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Illinois IGB

Gallery

Art of Science Gallery 13

 

 

Art of Science image To The Quick
Higher Ground

Scientist Collaborators  Reza Rajabi Toustani, Sasha Kakkassery, Kingsley A Boateng, Joe (Huanyu) Qiao

Qiao Group

MINFLUX scope

Funded by National Institutions of Health

 

For over four centuries, biologists have been trying to understand what lies within a cell. First they tried to observe living organisms that were about 100 times smaller than the diameter of human hair. Then they wanted to break open these cells to see what their genetic material looks like, which is approximately 1000 times smaller than the cells. By observing these genetic structures, scientists can visualize how abnormalities on a nanoscale can affect the organism as a whole, whether it is a microscopic bacteria or a human.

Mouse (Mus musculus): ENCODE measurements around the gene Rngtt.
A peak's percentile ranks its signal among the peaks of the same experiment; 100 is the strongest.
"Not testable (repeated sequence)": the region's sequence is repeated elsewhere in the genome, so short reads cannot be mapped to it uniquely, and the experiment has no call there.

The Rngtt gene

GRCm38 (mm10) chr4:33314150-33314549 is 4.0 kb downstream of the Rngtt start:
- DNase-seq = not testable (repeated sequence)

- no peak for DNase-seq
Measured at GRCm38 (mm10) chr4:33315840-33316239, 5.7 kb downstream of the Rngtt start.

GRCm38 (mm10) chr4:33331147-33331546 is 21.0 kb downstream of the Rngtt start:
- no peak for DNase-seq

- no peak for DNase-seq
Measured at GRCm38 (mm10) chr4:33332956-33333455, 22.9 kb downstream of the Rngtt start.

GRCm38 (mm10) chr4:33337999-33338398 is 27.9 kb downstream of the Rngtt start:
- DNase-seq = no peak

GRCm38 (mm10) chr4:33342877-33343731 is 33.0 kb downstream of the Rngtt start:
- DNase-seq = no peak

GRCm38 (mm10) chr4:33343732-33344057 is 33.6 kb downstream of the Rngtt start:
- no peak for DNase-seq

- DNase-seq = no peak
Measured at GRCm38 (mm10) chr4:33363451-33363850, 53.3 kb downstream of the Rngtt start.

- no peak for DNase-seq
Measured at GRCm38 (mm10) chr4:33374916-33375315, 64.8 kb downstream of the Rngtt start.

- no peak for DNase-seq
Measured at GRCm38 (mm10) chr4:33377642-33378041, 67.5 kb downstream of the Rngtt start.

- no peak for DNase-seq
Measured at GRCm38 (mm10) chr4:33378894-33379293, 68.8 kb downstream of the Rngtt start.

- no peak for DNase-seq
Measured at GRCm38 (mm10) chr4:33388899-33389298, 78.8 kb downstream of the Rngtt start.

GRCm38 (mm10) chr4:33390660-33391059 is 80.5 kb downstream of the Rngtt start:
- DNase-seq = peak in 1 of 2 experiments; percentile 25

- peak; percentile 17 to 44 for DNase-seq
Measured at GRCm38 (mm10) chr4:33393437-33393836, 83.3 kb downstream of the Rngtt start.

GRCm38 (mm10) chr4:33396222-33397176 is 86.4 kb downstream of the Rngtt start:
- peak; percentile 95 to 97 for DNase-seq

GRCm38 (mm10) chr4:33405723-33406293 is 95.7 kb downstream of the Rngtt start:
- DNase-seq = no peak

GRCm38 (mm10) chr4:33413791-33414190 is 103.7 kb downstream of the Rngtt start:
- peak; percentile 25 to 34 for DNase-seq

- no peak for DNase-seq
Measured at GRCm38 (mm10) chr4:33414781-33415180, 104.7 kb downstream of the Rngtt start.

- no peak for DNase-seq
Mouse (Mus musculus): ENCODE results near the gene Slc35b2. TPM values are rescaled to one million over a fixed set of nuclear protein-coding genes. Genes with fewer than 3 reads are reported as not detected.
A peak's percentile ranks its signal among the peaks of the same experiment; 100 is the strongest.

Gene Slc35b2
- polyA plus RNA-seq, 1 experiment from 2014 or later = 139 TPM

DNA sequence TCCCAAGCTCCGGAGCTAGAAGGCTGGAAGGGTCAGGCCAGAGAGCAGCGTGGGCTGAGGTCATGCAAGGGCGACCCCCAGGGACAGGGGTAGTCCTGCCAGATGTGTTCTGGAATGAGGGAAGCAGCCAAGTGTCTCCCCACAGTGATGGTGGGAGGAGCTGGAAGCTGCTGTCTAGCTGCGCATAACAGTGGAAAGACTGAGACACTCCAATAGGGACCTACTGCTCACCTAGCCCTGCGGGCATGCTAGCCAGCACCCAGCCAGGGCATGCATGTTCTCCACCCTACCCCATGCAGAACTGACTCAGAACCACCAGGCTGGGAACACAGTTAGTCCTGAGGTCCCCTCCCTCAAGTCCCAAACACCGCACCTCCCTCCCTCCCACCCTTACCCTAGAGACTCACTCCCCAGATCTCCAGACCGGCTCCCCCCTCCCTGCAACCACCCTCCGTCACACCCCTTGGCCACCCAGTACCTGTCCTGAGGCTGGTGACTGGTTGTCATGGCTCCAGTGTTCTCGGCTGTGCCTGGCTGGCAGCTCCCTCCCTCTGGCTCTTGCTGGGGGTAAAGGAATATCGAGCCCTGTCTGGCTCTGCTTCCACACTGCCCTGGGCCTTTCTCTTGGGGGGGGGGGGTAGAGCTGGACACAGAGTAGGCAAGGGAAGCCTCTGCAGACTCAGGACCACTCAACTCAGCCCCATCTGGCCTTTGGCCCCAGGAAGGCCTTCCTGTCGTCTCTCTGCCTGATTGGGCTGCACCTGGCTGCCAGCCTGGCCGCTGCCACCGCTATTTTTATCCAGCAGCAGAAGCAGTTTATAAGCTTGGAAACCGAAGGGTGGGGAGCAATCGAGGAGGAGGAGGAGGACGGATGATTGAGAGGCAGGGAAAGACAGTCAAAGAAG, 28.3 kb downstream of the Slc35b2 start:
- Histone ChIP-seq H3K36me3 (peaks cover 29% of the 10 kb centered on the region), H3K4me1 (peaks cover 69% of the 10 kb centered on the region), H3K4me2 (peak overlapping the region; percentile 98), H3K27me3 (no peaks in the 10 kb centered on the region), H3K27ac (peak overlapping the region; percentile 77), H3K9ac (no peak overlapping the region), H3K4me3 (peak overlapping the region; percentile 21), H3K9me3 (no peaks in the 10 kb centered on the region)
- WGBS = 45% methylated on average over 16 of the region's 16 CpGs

The original images have been taken using the MINFLUX microscope housed at the Carl R. Woese Institute of Genomic Biology. The microscope is unique because instead of imaging a static structure it helps researchers track the dynamic interactions of molecules inside a cell. Inspired by the electric boogaloo, a freestyle street dance movement characterized by illusions, unusual shapes, and wiggling, the artist used patterns from other MINFLUX images to create an energetic rendering of what DNA looks like; it can be free flowing individual pieces or it can join together in a chromosome, like a circle dance. 

Thoughts from the researcher: 

The MINFLUX scope is unique because it allows researchers to visualize structures in unprecedented detail. The image depicts a specific isolated chromosome stained for chromosome axis proteins, SYCP3 and SYCP1, using MINFLUX. The importance of this image lies in its ability to shed light on underlying mechanisms of chromosomal abnormalities that can lead to infertility and birth defects. By using MINFLUX to measure the widths of SYCP3 in wild-type and mutant germline cells, researchers are able to confirm the presence of a bilayer structure of chromosome axes in germline cells. This knowledge can ultimately help in developing treatments in order to improve the quality of life.